The first ever student to achieve a University of Stirling postgraduate degree has returned to campus and congratulated its 100,000th graduate.
Dr Hazel Sommerville, 77 – one of six people who graduated in 1968, a year after the university opened – offered her best wishes to Baijun Liu, 28, from Liaoning Province, China, who is one of more than 1,400 to graduate from Stirling this week.
Dr Somerville joined fellow alumni Alastair Gentleman, Sue Roberts and Lorn and Mary MacIntyre – who were also among some of the first to graduate from Stirling – to acknowledge the occasion.
Ms Liu graduated with a Master of Letters in Publishing Studies, having moved to Stirling from Shanghai in February 2021.
She said: “I feel excited and very fortunate to have been named the 100,000th graduate.
“I studied copyright trading for my undergraduate degree, and there are not many universities that offer publishing – I was happy that Stirling does.
“I enjoyed online lessons because, as English isn’t my first language, it meant I could watch tutorials and videos a few times.
“Although we didn’t have as many opportunities for offline practical activities due to Covid, the tutors encouraged us to participate in online book fair events and keep up with industry developments.”
Reflecting on her time in Stirling, the self-confessed Scotch whisky lover added: “This year I focused on my studies, but I did go to Highlands and to the Isle of Skye, which was beautiful.
“I’m living in Edinburgh now and looking for a job in publishing. Eventually I’d like to work in international contract trading, and even have my own publishing house one day.”
Dr Sommerville, of Doonfoot, Ayrshire, completed one of two Masters programmes offered at the time – an MSc in Mathematical Psychology, the other being an MSc in Technological Economics.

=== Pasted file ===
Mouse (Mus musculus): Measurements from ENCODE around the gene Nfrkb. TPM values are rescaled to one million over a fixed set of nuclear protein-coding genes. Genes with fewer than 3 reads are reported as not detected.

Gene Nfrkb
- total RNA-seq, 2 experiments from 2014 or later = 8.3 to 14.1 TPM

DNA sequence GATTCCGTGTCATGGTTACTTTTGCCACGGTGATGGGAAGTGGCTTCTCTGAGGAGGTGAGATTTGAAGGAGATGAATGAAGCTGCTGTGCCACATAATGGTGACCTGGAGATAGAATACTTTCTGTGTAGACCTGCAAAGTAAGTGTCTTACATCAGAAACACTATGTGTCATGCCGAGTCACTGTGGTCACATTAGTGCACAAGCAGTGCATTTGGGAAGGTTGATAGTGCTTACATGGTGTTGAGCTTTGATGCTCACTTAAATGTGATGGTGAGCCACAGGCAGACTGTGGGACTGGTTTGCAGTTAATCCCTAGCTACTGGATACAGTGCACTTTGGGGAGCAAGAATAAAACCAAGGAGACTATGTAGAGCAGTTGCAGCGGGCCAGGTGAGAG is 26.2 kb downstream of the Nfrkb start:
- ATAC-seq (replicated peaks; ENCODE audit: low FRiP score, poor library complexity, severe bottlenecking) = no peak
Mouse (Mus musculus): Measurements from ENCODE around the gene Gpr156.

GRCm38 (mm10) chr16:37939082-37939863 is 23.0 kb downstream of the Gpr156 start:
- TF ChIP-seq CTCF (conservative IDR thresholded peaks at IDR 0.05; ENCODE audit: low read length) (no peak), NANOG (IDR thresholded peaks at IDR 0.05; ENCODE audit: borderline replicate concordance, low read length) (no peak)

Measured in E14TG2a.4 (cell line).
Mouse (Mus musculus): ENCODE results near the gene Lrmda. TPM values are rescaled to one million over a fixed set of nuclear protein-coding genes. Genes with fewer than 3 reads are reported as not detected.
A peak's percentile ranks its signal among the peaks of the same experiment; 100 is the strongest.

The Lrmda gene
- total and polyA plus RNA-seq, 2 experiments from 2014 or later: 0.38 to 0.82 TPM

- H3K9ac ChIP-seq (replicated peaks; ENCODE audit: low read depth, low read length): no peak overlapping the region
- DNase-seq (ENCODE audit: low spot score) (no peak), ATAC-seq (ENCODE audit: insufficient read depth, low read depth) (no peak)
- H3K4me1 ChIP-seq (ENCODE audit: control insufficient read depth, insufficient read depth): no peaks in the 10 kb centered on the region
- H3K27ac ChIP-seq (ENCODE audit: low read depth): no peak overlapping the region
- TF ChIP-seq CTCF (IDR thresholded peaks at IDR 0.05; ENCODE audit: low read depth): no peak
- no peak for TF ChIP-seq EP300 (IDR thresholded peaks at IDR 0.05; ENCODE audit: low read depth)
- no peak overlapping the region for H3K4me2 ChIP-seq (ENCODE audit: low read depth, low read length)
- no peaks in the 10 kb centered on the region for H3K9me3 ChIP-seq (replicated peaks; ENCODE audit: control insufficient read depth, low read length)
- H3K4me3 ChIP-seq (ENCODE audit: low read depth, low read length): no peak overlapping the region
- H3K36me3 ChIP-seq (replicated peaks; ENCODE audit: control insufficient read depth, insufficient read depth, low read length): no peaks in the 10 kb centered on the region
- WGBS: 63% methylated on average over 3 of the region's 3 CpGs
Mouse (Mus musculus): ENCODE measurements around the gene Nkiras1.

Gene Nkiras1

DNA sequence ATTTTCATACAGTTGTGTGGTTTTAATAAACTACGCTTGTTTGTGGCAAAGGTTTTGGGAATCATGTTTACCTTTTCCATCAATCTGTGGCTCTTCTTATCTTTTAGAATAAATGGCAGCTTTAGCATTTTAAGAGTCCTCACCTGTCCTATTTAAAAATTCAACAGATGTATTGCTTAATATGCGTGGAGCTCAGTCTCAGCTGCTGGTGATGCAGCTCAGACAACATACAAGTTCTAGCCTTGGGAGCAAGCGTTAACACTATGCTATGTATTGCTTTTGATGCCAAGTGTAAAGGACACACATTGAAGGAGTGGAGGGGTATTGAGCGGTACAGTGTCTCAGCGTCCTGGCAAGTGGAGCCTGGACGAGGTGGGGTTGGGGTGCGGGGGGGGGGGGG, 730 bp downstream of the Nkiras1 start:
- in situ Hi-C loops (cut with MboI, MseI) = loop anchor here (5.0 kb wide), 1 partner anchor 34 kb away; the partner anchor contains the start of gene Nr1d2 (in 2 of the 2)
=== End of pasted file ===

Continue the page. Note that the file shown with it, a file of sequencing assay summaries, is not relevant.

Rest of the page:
Dr Sommerville said: “I was delighted to meet Baijun and I wish her all the best for the future.
“To all the 2021 graduates I would say ‘Carpe diem’. Grasp opportunities as they come along and don’t shy away from challenges.”
She added: “There were only four of us on my course, and slightly more than 200 altogether on campus – staff and students – so everyone socialised together.
“Computers and photocopiers were very new back then – you had to punch information on to cards and feed them into a computer.
“We wrote essays by hand and relied on books – we had access to all of Scotland’s university libraries, so I used to travel to Glasgow and Strathclyde sometimes.
“The 1968 graduation ceremony was held in Pathfoot Coffee Lounge – it was very special and intimate, with excellent food and wine.
“There was all the pomp and circumstance of graduation but with only six graduates.”
Today, the university has a diverse student population of more than 14,000, with 120 nationalities represented on campus, and degree course partnerships in Oman, Singapore, Japan and the United Arab Emirates.
University archivist Karl Magee said: “When the university opened, all activity, academic and social, took place in the Pathfoot building, with the rest of the campus still to be developed.
“In that first year, 195 students studied a range of subjects – the most popular being sociology, psychology and English.
“It’s amazing to think that today the university is celebrating its 100,000th graduate.”
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